After reading the article linked below, how do you think the Supreme Court should decide this case? And in your opinion, is this case more about civil liberties and freedom of religion and association, or, is this really a civil rights case about discrimination against gay students?

Monday, April 5, 2010

Supreme Court Justices: the "empathy" Criterion

Six months after President Obama took office he had the opportunity to name a successor to the U.S. Supreme Court to replace Justice David Souter. Among other typical requirements such as intelligence and experience, he also spoke of empathy as "an essential ingredient for arriving at just decisions and outcomes." President Obama nominated Sonia Sotomayor, a female Hispanic appellate court judge from the Second Circuit, who was eventually confirmed by the Senate. Her prior remarks precipitated healthy criticism from Republicans and legal scholars alike for her now famous "wise Latino woman" reference anad other remarks she made about her own view of judging.

Please read the article linked below and respond to any one or more of the following questions:

1) Given the fact that the Supreme Court has been charged with protecting minority interests from the self-serving majority in this country, is empathy a legitimate criterion for new Supreme Court nominees?
2) Is it realistic to presume that any judge can separate his or her personal background, experiences, and perspective from his or her decisionmaking on the bench?
3) Are you concerned that Justice Sotomayor will be biased in her decisionmaking on the Supreme Court, or do you think she was merely stating what we all know to be true: that the Supreme Court does engage in judicial activism from time to time, and as such, does make policy when it feels the need to do so?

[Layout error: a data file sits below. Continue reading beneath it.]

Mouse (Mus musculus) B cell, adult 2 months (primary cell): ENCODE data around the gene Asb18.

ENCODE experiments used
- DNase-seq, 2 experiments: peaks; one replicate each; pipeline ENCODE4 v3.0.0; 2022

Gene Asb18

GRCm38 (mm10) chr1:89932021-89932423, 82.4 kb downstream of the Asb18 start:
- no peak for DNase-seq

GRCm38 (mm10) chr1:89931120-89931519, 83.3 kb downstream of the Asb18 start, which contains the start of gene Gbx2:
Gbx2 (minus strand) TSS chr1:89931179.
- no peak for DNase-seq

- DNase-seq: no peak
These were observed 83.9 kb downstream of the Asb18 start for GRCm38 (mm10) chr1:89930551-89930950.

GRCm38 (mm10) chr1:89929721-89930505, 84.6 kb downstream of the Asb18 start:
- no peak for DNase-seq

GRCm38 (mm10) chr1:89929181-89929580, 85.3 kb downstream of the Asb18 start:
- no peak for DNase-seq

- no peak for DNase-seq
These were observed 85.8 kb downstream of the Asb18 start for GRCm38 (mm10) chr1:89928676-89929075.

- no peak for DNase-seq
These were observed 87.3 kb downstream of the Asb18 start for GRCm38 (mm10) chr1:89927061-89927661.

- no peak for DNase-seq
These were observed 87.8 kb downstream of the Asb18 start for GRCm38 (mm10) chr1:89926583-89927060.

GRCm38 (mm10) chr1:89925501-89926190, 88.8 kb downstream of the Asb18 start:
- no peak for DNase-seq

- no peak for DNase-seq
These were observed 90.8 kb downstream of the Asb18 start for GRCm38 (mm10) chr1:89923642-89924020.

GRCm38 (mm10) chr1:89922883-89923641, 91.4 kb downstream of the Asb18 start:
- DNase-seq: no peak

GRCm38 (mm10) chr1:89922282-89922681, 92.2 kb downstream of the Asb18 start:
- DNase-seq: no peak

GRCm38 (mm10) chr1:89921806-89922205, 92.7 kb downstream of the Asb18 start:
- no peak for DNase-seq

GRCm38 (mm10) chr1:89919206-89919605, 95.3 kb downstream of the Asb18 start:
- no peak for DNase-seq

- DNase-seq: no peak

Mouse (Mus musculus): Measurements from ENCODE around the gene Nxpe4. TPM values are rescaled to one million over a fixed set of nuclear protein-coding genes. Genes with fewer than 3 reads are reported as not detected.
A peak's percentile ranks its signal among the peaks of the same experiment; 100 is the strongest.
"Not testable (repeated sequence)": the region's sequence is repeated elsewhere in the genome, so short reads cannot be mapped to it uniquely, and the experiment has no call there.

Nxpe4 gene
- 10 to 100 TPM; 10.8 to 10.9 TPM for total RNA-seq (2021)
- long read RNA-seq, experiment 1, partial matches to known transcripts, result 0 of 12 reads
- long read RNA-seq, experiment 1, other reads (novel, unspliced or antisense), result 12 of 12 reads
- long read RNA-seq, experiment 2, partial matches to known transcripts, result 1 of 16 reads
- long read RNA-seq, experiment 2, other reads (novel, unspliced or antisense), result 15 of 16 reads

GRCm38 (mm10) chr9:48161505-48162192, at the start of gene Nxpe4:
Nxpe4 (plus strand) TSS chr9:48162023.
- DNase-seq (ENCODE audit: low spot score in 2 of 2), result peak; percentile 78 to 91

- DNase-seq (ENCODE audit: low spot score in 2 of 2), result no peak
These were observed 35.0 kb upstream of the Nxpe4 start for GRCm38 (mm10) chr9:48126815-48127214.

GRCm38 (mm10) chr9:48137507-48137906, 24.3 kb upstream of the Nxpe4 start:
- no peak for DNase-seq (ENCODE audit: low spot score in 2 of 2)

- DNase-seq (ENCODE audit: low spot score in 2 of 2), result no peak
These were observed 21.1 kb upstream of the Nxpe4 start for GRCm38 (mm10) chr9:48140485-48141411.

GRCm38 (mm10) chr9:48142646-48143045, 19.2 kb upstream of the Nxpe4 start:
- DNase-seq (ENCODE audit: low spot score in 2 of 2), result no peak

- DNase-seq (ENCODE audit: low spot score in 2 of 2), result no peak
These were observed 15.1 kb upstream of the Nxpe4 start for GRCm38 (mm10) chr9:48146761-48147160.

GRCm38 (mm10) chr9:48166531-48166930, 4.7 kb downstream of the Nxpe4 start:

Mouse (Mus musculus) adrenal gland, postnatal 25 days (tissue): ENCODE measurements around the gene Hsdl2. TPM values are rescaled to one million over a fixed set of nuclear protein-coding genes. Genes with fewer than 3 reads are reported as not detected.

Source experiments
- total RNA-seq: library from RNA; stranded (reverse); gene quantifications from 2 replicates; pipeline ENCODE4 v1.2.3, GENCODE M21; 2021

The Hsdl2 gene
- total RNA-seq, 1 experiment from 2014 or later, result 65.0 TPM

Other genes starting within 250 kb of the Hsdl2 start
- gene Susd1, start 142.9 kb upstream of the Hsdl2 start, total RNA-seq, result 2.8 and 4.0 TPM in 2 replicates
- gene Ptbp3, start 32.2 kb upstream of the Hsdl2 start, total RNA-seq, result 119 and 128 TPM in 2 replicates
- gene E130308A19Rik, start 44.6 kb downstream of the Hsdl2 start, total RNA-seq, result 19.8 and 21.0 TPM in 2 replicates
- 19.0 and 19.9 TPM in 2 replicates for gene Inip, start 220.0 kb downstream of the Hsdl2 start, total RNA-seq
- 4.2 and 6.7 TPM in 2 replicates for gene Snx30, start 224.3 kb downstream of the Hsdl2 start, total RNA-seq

Monday, March 22, 2010

Executive Power and Signing Statements

Many people believe that the unprecedented expansion of presidential power was the defining feature of the Bush presidency. Much of this expanded executive authority was accomplished through the use of signing statements--written comments issued by a president at the time of the signing of a bill. In the past, signing statements were nothing more than commentary by a president on the appropriateness or timeliness of certain legislation. Since the Bush Administration, however, signing statements have been used to effectively veto parts of legislation that the President believes to be unconstitutional, or with which he does not agree. President Obama seems to be continuing in the footsteps of his predecessor in his frequent use of signing statements ( ).

After reading the New York Times article linked below, do you think the presidential use of signing statements is justified given the president's role as Commander-in-Chief and his duty "to faithfully execute the law in a manner that is consistent with the Constitution" especially in this post-9/11 world? Or do you believe that the use of signing statements undermines the notion of separation of powers as conceived by our Founding Fathers? Please justify your answer with specific reference to the article.'s%20Embrace%20of%20a%20Bush%20tactic%20riles%20Congress&st=cse

Monday, March 8, 2010

Do corporations have free speech first amendment rights?

A landmark U.S. Supreme Court ruling recently stripped away restraints on corporate political spending opening the door for a barrage of corporate-sponsored campaign advertising in upcoming elections. By a 5 - 4 vote, the Court overturned two of its own decisions as well as the decades-old law prohibiting companies from funding their own candidate ads. The Court held that the ads constitute free speech and, as such, are protected by the First Amendment.

After reading the article linked below, please answer one or more of the following questions:

Do you agree with the Supreme Court's decision to allow corporations to direct unlimited funds to ads that target specific candidates for election?